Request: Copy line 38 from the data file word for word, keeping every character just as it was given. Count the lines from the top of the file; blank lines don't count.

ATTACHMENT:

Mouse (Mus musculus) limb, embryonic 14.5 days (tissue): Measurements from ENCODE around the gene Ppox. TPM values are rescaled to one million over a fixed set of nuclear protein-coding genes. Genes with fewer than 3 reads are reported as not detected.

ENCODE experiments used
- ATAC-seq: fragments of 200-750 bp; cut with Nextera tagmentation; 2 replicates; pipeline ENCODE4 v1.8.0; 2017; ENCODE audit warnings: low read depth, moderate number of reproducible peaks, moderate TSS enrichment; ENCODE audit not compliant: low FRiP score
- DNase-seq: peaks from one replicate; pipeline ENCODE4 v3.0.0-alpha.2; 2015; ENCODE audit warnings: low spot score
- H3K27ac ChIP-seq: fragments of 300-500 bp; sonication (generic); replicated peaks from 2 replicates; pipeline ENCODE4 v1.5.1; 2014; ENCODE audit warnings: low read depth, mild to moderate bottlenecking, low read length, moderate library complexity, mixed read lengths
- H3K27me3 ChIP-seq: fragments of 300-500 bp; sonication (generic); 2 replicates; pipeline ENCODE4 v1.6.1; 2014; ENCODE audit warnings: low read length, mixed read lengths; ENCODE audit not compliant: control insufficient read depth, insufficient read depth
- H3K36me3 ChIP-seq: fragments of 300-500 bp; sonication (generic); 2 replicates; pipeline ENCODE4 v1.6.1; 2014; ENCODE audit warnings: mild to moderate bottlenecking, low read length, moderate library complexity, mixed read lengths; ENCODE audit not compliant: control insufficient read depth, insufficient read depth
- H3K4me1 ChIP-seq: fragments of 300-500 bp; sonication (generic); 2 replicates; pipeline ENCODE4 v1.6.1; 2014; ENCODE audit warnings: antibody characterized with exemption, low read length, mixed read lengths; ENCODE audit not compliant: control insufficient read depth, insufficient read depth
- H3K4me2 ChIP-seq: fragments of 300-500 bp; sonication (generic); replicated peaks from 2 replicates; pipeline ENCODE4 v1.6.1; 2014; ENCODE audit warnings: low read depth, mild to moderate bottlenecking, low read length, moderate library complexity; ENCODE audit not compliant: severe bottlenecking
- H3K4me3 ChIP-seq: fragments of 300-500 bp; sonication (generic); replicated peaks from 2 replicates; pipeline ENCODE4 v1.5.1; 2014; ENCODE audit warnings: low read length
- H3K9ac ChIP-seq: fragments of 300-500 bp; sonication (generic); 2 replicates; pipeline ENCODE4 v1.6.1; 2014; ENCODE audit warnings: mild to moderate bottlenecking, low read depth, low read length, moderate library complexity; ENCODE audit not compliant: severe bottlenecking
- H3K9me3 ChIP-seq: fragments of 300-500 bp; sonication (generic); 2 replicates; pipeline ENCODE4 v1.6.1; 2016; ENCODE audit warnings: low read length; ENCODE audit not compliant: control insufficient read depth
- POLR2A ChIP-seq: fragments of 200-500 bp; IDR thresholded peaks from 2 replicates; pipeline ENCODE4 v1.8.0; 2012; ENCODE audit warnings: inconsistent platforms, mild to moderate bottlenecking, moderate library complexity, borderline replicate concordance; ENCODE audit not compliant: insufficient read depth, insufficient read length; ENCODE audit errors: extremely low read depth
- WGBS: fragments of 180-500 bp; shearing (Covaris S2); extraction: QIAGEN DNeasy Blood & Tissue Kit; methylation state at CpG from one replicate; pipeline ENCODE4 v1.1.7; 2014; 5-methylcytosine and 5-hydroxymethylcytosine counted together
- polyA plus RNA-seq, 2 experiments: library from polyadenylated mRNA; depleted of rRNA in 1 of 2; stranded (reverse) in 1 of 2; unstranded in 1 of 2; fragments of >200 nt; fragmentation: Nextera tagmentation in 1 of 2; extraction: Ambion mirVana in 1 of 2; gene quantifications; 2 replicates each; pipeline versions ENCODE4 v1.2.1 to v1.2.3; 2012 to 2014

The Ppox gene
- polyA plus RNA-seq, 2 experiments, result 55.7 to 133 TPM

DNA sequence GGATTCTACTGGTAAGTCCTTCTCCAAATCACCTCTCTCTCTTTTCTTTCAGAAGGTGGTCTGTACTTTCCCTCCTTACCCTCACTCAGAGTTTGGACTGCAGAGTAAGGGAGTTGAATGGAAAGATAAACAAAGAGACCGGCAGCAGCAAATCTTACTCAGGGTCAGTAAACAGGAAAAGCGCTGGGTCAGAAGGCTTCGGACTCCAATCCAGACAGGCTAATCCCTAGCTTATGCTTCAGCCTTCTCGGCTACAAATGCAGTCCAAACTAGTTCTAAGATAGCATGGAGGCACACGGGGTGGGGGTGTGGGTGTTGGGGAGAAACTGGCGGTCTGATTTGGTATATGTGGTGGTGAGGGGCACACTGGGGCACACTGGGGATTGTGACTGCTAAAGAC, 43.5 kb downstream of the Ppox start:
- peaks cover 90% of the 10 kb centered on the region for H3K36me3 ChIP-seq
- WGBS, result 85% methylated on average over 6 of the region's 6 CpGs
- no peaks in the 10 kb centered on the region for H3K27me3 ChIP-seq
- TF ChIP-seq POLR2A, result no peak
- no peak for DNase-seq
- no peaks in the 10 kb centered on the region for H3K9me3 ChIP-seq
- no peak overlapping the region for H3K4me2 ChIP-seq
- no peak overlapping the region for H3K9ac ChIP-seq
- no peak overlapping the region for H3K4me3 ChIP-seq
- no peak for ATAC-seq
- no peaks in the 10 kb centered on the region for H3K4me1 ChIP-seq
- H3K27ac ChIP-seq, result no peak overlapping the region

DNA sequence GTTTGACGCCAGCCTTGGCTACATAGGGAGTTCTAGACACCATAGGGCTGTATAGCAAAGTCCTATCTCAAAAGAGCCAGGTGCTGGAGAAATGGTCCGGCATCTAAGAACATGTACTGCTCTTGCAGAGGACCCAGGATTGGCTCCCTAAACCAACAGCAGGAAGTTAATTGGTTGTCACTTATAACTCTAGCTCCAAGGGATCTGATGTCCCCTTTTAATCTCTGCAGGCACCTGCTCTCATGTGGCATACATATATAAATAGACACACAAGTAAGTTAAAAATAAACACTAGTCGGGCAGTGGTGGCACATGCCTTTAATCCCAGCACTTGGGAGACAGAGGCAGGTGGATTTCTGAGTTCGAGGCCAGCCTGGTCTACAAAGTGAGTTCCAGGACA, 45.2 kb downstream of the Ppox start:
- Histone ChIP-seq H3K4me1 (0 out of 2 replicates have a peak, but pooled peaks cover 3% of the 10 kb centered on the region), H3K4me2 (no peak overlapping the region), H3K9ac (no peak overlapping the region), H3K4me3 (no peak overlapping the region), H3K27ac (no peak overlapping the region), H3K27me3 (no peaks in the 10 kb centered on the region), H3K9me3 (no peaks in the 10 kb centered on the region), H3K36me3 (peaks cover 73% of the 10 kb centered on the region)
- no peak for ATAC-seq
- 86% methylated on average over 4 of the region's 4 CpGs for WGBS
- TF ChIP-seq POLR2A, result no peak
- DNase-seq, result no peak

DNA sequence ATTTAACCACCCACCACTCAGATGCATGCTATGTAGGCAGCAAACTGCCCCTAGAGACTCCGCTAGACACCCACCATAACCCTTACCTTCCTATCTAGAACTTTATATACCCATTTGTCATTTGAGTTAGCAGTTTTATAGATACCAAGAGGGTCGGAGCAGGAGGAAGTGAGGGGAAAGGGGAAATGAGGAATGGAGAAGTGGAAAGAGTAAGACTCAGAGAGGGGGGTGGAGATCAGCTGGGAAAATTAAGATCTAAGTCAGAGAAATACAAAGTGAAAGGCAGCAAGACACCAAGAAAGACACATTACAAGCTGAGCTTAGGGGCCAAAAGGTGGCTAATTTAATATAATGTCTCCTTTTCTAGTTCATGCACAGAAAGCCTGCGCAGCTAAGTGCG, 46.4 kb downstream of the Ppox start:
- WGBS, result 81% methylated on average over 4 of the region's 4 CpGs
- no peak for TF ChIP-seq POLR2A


- WGBS, result 81% methylated on average over 4 of the region's 4 CpGs